Ari Axelrod – Part II

(Click to read Ari Axelrod – Part I)

At this point, he learned about and applied to The St. Louis Cabaret Conference’s first year track. Staff at the time included Faith Prince, Marilyn Maye, Jason Robert Brown, Alex Rybeck, Tedd Firth…” A world opened up.  He learned about patter, arrangements, repurposing a song, connecting with an audience…”

Ari with Tedd Firth performing at The Conference

“I was actually working with artists I’d listened to in my car! People I idolized, people who were gods saw something in me… Cabaret affords performers the opportunity and responsibility to be themselves. It’s a gift to the audience requiring integrity, self awareness, and empathy, none of which I’d been taught at college.” (The next summer, he’d complete The Conference’s professional track.)  

“I spent my whole life waiting to be seen, heard, validated, understood while being told I was melodramatic, listening to ‘We get it, you’re a Jew; we get it, you love musical theater…’ ” Ari finally felt home. (The St. Louis Cabaret Conference)

With Faith Prince at The Conference

Actress Faith Prince helped the burgeoning artist mount his first full show, Giving Thanks. There was no charge to the audience. Anyone who’d had impact on his much-changed life was invited. Prince worked with him all year, into the second conference and his second show, “Taking the Wheel.” (Presented in  St. Louis.)

That December, Ari went on Birthright to Israel. (Taglit-Birthright Israel is a not-for-profit educational organization that sponsors free ten-day heritage trips to Israel, Jerusalem, and the Golan Heights for young adults of Jewish heritage.) “I fell in love with Judaism on my own terms, not my parents…I put my hand on the Western Wall and felt every Jew all over the world who was praying at the time while facing it. I felt all the Jews who couldn’t make it here until 1967. It all clicked.” The next year, he’d lead a group.

Birthright Trips

Back at school, recovering physically and emotionally, he didn’t miss a single day. When the dance department threatened to fail him, potentially stemming graduation, “I went to them and said, ‘either you pass me or I sue the shit out of you for being in violation of Title 9.’” (Title 9 prohibits discrimination – in this case religious – in any school or education program that receives funding from the federal government.)  And they did. “My degree was the ultimate testament to survival.”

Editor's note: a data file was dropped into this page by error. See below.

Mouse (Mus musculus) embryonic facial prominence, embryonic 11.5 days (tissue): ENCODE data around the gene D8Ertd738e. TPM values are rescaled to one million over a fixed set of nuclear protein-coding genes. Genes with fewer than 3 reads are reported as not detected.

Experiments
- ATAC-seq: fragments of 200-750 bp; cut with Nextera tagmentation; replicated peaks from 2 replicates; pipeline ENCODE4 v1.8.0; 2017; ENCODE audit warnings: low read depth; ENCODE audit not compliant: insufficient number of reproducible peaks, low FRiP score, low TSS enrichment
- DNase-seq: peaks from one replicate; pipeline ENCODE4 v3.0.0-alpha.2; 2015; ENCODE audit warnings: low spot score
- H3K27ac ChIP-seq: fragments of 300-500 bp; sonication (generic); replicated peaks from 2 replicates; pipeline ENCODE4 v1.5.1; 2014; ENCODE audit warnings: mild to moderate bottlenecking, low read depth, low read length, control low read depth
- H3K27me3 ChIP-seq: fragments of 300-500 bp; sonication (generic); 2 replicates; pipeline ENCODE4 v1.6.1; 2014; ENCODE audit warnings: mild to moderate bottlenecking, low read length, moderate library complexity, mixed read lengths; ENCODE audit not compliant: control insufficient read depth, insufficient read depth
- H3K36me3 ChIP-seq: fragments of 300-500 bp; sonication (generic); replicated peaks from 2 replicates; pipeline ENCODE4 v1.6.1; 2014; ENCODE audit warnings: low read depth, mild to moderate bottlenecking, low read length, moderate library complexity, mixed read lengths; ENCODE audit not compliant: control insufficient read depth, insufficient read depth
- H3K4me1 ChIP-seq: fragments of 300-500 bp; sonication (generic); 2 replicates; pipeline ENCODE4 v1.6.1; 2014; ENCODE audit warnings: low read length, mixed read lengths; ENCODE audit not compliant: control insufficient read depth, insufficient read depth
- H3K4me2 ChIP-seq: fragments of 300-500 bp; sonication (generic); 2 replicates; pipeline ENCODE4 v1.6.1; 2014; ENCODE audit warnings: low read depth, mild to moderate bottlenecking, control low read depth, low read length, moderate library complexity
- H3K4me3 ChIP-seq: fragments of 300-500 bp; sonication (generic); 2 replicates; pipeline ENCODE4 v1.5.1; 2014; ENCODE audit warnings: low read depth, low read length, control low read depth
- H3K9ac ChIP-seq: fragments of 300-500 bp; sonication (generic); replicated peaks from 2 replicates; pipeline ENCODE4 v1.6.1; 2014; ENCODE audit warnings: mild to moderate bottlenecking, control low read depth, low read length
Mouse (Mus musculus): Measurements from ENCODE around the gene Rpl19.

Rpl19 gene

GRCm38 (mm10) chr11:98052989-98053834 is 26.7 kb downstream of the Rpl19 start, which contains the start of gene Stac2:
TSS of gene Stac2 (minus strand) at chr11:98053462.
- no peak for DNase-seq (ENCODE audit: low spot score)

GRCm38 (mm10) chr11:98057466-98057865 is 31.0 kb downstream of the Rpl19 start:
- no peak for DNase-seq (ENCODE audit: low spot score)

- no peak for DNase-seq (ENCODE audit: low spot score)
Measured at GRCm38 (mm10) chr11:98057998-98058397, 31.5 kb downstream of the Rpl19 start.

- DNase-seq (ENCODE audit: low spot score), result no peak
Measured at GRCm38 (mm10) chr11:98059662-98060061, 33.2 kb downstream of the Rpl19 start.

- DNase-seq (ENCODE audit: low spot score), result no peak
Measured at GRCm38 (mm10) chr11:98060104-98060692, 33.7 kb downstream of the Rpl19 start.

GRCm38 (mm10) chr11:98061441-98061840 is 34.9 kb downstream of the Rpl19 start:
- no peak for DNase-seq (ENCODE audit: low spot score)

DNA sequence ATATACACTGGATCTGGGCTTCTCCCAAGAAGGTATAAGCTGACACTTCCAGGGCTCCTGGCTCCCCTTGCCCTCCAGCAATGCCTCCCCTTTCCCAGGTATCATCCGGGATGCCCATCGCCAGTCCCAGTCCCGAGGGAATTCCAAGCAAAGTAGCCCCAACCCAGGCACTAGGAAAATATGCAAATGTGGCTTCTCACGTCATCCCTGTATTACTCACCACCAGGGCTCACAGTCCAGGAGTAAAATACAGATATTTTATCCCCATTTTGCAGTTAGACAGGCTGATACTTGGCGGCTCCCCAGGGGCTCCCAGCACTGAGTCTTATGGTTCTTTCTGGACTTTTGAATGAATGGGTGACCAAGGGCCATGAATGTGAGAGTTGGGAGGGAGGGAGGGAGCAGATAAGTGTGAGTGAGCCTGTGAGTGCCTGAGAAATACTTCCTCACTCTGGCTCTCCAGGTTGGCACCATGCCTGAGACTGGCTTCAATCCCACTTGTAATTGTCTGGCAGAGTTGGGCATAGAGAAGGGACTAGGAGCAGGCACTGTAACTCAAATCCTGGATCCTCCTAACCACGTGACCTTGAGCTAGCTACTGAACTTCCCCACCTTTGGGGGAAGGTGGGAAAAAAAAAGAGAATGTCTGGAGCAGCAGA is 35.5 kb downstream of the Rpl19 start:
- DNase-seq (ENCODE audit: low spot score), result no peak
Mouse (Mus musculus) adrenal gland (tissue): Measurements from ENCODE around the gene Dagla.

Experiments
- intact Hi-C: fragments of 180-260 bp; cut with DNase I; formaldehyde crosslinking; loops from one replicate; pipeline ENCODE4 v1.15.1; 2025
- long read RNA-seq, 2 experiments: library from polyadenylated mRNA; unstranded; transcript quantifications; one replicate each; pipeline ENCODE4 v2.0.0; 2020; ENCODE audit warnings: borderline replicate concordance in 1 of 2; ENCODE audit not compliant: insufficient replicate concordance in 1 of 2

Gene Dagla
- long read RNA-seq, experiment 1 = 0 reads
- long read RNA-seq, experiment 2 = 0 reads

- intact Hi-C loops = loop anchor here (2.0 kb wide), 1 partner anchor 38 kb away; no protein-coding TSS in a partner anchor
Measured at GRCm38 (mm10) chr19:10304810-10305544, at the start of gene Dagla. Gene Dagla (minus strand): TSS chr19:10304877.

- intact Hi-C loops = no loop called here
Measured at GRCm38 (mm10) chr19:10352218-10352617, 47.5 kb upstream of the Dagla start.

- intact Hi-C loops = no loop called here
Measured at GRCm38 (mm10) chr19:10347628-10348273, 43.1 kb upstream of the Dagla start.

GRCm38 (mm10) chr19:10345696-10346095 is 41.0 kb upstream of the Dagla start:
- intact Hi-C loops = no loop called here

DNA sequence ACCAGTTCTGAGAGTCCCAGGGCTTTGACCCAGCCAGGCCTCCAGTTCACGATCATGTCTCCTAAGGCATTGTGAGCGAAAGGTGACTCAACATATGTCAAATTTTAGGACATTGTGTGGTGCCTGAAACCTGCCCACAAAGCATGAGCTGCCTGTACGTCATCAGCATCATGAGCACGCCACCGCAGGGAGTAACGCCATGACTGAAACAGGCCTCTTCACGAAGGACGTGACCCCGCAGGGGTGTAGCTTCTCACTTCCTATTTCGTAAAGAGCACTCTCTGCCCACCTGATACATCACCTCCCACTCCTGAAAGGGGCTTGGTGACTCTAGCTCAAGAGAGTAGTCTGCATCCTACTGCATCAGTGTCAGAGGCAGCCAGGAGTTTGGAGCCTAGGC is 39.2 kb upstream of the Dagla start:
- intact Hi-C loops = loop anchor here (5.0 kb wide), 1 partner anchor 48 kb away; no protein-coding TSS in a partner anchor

At 22, Ari arrived on Mulberry Street in New York knowing only a few people from The Conference. Experiences at Webster echoed, making adjustment difficult. The newbe worked as a waiter, did staged readings, and popped up at Jim Caruso’s Birdland Cast Party. Robert would send lists of people he’d known who were now surfacing in jobs that might give his brother a leg up.

Never a shrinking violet, Ari proactively wrote to Jennifer Tepper whom he’d met at The Conference. This resulted in booking a late night slot at 54Below. He sat at the phone and Facebook for hours sending personal notes. (Aspirants take note!) It paid off in a sold out show and an agent.

The artist then auditioned for a staged reading of Jerry Herman’s Milk and Honey at the York. Told he’d be playing multiple roles, he was asked to sing like a cantor, play a recorder, dance the Hora, and manifest a 90 year-old, female tour guide. Ari got the job. (The audition is recreated in his Jewish Broadway show. It’s a hoot.) The show evolved into one of the York’s Mufti productions. At least as important as exposure, the young actor met and bonded with Broadway veteran and fellow cast member Alix Korey.

Alix Korey and Ari in Milk and Honey

Korey doesn’t like to eat dinner alone. On a rehearsal break, she put it out that she was looking for company. Ari stepped up. The actress found him remarkably open and excited about things, unlike so many who are blasé. “His passion is real” she tells me. “I want to protect him.” Korey notes Ari is an old soul,” that he has his priorities in order in a rare way for someone so young. I ask what makes him different as a performer. “Courage,” she responds unequivocally. “He’s willing to look foolish, to take chances, much more than I was at his age.”

Ari repeated the St. Louis show, did summer stock in New Hampshire, performed at The Green Room, and had a final callback for The Band’s Visit. Mentor/teacher Jan Waldman and vocal coach Andrew Byrne became pivotal in his development. The artist gages his skill as before and after the dynamic duo.

Photo by Helane Blumfield

Childhood friend, Marty Shichtman, head of Jewish Studies at Eastern Michigan University, commissioned Ari to create a show about Jewish Musical Theater. When he returned to New York from its debut, he offered Taking the Wheel to Birdland. Instead, Jim Caruso was interested in A Celebration of Jewish Broadway. Reviews were enthusiastic. The artist took it on the road and has upcoming bookings.